Finally the day came when they left the main road and turned east on the Yellow Quill trail toward the Assiniboine River. The muddy roads with their terrors were past now, and they were crossing a high sandy country with hills pricked with little evergreen trees. They camped overnight at the edge of the Assiniboine, and in the early dawn they forded the river, just above its junction with the Souris. Thus the last barrier was crossed, and about noon they reached the pleasant spot that Will had chosen for them, close to where Wawanesa and Treesbank are situated today. Away to the south, hazy in the distance, stood the Tiger Hills, and to the northwest the Brandon Hills, dark and blue and mysterious.
The log house had a thatched roof made from prairie hay, and a floor of rough lumber brought to Currie’s Landing on a river boat. There was one window, facing east. One window might be thought insufficient for a house that must lodge eight people, but plenty of light and air came in through many openings between the unchinked logs; indeed, keeping out the cold was to be a major problem that first winter ...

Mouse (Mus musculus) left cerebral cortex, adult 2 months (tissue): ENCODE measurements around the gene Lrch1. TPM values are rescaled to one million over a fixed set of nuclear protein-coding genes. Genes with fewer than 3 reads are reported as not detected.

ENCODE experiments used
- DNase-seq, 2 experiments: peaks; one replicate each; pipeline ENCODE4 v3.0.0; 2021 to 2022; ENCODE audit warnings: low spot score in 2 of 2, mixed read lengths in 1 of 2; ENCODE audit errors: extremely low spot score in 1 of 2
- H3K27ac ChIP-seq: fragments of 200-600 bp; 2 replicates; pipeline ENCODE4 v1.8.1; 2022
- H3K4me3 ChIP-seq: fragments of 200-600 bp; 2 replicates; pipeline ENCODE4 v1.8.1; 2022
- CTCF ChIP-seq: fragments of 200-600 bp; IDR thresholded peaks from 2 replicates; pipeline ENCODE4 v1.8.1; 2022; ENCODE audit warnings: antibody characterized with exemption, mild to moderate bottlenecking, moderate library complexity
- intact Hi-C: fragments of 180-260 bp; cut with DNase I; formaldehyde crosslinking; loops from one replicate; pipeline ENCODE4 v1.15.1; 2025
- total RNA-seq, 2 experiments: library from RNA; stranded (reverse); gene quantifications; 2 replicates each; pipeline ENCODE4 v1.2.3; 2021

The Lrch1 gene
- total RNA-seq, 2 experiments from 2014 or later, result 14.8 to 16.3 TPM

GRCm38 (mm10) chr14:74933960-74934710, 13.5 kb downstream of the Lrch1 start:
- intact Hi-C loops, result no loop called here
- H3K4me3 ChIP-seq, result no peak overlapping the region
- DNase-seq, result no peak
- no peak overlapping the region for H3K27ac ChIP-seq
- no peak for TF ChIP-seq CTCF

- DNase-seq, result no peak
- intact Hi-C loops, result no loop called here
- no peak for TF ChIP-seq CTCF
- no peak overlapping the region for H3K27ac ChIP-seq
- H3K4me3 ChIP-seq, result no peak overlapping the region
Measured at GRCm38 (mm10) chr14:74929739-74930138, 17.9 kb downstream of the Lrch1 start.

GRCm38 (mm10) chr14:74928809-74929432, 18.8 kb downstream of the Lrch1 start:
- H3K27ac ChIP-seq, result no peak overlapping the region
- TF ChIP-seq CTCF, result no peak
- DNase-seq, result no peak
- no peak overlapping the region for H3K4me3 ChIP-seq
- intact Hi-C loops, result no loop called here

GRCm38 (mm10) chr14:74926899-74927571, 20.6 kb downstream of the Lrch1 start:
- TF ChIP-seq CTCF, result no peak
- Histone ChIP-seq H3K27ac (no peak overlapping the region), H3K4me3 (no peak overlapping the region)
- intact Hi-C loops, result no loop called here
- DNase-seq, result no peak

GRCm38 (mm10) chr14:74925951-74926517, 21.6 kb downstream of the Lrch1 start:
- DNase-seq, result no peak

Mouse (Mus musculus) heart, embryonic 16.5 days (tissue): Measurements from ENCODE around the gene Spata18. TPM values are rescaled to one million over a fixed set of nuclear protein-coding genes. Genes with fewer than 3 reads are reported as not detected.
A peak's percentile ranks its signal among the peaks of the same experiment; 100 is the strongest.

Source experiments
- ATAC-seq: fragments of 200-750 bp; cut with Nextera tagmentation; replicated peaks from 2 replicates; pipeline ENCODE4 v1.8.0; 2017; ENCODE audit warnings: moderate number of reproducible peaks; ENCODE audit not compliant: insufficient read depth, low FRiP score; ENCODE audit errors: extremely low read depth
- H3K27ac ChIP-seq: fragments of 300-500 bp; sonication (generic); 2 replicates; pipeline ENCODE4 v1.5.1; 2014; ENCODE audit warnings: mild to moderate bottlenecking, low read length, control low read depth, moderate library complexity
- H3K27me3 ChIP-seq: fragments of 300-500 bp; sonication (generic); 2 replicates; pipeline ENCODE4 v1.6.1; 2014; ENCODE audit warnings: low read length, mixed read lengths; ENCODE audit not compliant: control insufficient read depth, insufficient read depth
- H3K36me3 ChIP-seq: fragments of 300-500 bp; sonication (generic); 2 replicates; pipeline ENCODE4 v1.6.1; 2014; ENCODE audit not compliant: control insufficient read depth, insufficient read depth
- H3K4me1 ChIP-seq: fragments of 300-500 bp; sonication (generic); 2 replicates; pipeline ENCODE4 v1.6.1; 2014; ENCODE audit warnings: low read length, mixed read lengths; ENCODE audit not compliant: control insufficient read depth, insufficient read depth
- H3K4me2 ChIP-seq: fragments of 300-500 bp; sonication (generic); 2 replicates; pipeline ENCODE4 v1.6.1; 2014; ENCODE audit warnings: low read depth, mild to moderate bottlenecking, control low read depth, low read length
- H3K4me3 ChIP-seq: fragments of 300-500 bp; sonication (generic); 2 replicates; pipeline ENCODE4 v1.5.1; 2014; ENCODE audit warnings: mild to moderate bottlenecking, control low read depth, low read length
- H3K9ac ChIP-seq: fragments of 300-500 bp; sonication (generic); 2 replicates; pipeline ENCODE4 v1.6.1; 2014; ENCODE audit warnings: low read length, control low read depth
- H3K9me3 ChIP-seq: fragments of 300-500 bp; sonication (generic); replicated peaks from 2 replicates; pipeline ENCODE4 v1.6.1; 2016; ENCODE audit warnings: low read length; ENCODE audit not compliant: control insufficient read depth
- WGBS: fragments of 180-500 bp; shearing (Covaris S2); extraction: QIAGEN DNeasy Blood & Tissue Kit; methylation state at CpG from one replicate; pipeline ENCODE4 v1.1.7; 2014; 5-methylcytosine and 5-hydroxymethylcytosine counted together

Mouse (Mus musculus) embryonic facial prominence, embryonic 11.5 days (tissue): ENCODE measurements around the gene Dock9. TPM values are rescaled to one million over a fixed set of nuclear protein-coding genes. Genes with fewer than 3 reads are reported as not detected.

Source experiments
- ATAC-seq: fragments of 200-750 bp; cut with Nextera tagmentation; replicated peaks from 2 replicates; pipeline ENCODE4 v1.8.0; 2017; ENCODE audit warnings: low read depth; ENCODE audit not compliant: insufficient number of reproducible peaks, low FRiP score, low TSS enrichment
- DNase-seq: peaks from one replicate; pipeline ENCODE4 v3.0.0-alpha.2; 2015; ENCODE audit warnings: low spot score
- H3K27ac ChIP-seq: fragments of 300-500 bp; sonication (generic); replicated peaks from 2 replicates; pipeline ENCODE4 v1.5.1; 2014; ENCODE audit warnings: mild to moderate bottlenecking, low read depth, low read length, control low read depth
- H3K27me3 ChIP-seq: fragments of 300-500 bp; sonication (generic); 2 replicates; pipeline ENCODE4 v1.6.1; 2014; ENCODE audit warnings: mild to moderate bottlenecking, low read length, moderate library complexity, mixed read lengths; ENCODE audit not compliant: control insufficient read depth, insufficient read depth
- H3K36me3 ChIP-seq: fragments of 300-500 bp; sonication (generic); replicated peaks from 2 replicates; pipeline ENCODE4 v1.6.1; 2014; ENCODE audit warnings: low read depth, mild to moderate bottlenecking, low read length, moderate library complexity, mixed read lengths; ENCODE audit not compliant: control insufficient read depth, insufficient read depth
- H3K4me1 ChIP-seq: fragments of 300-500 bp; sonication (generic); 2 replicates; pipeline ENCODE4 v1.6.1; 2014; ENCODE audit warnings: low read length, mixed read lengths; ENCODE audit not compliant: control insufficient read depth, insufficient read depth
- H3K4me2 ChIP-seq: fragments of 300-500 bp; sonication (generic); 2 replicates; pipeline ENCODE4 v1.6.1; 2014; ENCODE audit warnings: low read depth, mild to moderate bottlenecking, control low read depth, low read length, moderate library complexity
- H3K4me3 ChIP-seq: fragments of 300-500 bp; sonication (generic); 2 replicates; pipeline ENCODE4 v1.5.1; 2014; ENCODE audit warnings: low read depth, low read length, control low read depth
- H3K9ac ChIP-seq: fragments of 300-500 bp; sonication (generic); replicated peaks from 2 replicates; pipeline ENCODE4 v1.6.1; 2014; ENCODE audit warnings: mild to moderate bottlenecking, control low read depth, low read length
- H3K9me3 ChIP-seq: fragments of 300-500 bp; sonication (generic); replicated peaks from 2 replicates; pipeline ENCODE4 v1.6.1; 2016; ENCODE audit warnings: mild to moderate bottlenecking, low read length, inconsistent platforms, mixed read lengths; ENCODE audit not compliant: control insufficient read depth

... There was great excitement when a school was built, Northfield School, just two miles from the Mooney homestead. It was here that Nellie began school at the age of ten. She had a pair of new boots for the occasion, dark grey hand knitted stockings, and a homespun dress of her mother’s own weaving. She was embarrassed about the dress; she was sure that none of the other girls would be wearing a homespun one, but most of all she was ashamed because she could not read. Ten years old and she could not read! What would the teacher think of her? When the teacher, Mr. Schultz, called her up to his desk and asked her what she knew, she hung her head in shame. “I cannot read,” she said. “Never mind,” replied the teacher, “you soon will.” “But I am nearly ten;’ said poor Nellie, determined to reveal all. “That’s fine,” said Mr. Schultz, “you’ll be reading in three months.” And she was. When the inspector visited Northfield School some months later she was already in the second reader. He asked her to read a selection for him, and unfortunately chose a very sad one about the death of a dog. Nellie got halfway through it and then broke down completely in a flood of tears. She thought she had disgraced herself for life, but the inspector said, “Here is a pupil who has both feeling and imagination. She will get a lot out of life.”